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Estimation1 : Pick Confidence Level Confidence LEVEL Probability that the unknown population parameter falls within the interval Alpha ( The probability that the parameter is NOT within the interval is the odds of making an error Confidence level = 1 - Conventionally, confidence level values are almost always 95%or 99%

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Procedure for Constructing an Interval Estimate 2. Divide the probability of error equally into the upper and lower tails of the distribution (2.5% error in each tail with 95% confidence level) Find the corresponding Z score 0.95 -1.961.96.025 Z scores

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Calculate the Standard Error Based on Your Sample

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Putting it all Together What is point estimate? Proportion, mean Build confidence interval around this Calculated Standard Error What is one standard error worth? How many Standard Errors to “go out” Based on C.L. (e.g., 95% CL =.05 alpha) 1.65 = 90% CL 1.96 SE = 95% CL 2.58 SE = 99% CL

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Confidence intervals for proportions A random sample of American votesrs found done by Maahs Associates found that 25% of Americans would elect a Satanist to be president (N = 200). Point estimate =.25 Sample size (N) = 200 Dispersion p(1-p) Calculate for and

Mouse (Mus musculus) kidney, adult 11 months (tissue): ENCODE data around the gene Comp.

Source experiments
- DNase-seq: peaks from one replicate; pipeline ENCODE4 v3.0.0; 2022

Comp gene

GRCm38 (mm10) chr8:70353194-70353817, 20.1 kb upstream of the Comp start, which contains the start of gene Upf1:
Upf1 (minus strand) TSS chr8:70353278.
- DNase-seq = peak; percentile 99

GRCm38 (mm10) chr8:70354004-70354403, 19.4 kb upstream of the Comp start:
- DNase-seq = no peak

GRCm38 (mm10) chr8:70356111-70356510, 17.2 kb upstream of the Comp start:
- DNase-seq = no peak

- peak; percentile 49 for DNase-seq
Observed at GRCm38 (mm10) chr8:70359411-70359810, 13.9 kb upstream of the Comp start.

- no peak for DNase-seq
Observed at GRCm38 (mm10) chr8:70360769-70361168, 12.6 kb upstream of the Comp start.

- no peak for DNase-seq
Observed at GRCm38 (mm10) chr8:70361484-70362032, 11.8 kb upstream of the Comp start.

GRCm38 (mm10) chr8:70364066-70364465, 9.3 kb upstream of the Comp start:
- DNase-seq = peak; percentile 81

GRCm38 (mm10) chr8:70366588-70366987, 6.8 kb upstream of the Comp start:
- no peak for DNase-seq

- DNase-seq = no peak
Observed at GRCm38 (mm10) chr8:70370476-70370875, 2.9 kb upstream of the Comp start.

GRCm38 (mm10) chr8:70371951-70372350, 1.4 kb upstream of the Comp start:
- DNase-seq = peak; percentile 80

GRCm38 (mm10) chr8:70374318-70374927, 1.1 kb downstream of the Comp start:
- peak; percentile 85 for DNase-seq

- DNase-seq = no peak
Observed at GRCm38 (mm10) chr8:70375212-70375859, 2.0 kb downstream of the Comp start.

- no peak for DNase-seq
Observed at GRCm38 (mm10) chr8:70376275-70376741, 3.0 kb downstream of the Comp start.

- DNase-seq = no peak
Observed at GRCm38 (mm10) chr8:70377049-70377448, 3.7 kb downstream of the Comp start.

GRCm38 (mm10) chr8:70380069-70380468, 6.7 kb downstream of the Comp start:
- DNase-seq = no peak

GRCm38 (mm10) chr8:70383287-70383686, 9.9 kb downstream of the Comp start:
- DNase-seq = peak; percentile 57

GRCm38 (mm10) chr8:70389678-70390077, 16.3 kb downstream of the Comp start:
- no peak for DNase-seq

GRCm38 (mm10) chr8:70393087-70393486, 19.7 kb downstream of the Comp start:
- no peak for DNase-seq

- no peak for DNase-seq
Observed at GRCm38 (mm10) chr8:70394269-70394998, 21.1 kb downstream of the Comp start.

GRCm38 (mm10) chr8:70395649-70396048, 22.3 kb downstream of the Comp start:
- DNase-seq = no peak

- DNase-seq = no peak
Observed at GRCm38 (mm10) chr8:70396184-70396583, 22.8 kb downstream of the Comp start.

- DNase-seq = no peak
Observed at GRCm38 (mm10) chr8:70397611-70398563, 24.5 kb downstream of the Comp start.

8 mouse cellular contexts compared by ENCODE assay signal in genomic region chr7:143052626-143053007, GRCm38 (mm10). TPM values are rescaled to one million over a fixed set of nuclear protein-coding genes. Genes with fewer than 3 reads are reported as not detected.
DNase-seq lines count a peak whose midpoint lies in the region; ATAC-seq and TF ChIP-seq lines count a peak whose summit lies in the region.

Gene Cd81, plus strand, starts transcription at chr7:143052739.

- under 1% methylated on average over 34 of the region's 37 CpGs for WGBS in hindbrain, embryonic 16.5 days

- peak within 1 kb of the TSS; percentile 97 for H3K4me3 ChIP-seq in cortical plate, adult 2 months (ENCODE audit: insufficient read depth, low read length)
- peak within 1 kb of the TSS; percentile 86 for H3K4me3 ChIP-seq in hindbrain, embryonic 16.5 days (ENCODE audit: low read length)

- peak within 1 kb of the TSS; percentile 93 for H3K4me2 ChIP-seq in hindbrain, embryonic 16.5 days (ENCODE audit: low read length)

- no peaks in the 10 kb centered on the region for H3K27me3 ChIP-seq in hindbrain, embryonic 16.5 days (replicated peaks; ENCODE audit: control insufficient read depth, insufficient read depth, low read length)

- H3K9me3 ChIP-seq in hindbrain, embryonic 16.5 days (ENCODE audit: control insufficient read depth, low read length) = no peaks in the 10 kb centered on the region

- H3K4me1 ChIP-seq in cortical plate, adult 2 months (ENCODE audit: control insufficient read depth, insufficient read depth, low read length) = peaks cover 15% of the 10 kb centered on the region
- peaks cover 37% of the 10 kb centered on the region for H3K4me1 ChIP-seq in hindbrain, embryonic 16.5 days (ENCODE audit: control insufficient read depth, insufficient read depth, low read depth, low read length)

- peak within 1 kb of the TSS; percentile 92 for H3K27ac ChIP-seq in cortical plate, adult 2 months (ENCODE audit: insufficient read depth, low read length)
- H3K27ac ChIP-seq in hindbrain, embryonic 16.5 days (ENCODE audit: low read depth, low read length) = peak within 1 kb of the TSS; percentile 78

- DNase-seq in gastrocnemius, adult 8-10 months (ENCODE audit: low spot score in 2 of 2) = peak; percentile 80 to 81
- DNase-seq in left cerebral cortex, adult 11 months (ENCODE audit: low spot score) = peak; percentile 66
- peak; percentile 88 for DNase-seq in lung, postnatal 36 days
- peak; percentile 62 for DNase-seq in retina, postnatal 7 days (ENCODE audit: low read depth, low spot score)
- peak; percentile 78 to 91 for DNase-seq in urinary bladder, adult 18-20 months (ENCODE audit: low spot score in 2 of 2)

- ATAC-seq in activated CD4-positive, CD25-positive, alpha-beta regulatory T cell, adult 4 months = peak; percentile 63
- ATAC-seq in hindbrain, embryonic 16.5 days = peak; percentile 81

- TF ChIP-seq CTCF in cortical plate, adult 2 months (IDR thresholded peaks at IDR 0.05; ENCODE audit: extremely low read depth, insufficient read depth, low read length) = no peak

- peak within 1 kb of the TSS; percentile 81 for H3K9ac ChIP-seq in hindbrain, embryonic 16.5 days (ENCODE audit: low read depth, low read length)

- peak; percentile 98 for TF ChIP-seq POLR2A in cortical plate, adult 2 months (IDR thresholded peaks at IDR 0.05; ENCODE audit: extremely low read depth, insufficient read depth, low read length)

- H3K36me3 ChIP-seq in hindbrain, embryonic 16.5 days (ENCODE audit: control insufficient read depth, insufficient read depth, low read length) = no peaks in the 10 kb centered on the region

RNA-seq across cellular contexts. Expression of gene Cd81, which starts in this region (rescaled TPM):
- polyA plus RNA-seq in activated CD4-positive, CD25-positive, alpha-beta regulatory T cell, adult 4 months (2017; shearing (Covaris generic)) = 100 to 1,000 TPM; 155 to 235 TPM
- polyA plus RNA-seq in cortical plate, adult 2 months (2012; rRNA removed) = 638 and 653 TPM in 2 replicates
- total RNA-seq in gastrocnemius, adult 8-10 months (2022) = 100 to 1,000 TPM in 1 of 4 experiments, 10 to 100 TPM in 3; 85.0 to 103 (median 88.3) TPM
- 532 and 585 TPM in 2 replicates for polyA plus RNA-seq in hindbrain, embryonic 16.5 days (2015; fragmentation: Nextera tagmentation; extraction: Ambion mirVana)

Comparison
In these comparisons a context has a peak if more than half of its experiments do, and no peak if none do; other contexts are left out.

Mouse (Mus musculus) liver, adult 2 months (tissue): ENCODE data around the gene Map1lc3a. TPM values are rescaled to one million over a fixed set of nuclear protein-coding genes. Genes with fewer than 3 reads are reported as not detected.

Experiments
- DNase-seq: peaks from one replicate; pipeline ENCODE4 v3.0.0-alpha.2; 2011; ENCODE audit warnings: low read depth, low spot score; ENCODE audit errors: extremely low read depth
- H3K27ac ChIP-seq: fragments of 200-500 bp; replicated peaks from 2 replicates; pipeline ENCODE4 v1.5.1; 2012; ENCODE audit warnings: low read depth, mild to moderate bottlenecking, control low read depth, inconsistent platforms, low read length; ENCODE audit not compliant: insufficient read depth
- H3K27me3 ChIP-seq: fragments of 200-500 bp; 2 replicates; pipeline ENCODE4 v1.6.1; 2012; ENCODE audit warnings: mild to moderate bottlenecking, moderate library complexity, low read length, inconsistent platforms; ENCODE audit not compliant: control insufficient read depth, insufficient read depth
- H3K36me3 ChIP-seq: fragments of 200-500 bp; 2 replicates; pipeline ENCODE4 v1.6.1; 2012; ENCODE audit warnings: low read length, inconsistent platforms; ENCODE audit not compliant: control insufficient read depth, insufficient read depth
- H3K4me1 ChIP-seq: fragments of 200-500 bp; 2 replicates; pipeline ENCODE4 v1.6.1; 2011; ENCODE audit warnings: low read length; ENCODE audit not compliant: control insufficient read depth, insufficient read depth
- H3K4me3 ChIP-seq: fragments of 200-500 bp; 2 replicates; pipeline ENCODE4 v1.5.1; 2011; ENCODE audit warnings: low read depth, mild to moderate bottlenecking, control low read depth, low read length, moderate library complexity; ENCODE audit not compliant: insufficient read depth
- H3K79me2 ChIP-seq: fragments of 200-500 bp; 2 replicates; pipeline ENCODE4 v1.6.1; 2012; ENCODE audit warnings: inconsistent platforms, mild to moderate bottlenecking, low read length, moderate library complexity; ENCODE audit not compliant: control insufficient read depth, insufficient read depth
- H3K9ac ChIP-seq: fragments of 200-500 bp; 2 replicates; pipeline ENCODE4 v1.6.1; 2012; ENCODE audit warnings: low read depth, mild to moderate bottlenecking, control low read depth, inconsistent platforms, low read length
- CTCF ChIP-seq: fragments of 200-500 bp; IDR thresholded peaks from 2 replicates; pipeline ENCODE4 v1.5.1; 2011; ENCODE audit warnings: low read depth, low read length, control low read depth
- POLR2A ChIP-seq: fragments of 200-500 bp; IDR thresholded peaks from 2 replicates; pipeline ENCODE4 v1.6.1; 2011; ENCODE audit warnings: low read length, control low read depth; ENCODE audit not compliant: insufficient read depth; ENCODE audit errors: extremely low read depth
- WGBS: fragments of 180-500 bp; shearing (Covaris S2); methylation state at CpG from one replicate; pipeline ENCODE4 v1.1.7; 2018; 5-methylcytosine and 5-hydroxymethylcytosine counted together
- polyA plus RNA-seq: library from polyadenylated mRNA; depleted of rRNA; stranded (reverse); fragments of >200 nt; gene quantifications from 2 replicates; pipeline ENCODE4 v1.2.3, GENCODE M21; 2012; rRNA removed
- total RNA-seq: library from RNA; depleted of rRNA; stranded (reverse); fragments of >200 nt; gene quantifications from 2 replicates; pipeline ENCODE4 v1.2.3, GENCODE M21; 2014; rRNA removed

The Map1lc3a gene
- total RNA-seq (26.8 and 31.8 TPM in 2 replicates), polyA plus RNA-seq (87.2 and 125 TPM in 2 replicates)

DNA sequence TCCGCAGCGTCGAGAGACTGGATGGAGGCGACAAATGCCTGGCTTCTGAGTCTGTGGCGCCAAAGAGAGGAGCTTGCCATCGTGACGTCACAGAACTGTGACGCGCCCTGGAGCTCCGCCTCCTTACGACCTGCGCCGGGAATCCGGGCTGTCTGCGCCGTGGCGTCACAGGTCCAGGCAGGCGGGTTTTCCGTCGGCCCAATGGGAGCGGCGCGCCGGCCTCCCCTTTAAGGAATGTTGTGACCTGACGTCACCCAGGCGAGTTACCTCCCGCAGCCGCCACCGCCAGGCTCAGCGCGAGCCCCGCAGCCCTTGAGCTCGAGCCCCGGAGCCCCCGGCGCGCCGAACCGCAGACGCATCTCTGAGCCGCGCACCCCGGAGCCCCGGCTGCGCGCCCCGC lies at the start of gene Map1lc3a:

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Example 2 Houston Chronicle (2008) — A University of Texas poll to be released today of 550 registered voters found that 23 percent of Texans are convinced that Democratic presidential nominee Barack Obama is a Muslim. 1. GIVEN THIS INFO, IDENTIFY A POINT ESTIMATE & CALCULATE THE CONFIDENCE INTERVAL (ASSUMING A 95% CONFIDENCE LEVEL). 2. CALCULATE THE CONFIDENCE INTERVAL ASSUMING A 99% CONFIDENCE LEVEL

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Estimation of Population Means EXAMPLE: A researcher has gathered information from a random sample of 178 households. Construct a confidence interval to estimate the population mean at the 95% level: An average of 2.3 people reside in each household. Standard deviation is.35.

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CONSTRUCT CONFIDENCE INTERVALS A random sample of 429 college students was interviewed They reported they had spent an average of $178 on textbooks during the previous semester. If the standard deviation (s) of these data is $15 construct an estimate of the population at the 95% confidence level. They reported they had missed 2.8 days of class per semester because of illness. If the sample standard deviation is 1.0, construct an estimate of the population mean at the 99% confidence level. Two individuals are running for mayor of Duluth. You conduct an election survey of 100 adult Duluth residents 1 week before the election and find that 45% of the sample support candidate Long Duck Dong, while 40% plan to vote for candidate Singalingdon. Using a 95% confidence level, based on your findings, can you predict a winner?

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What influences confidence intervals? The width of a confidence interval depends on three things The confidence level can be raised (e.g., to 99%) or lowered (e.g., to 90%) N: we have more confidence in larger sample sizes so as N increases, the interval decreases Variation: more variation = more error % agree closer to 50% Higher standard deviations

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© 2003 Prentice-Hall, Inc.Chap 6-1 Business Statistics: A First Course (3 rd Edition) Chapter 6 Sampling Distributions and Confidence Interval Estimation.

© 2003 Prentice-Hall, Inc.Chap 6-1 Business Statistics: A First Course (3 rd Edition) Chapter 6 Sampling Distributions and Confidence Interval Estimation.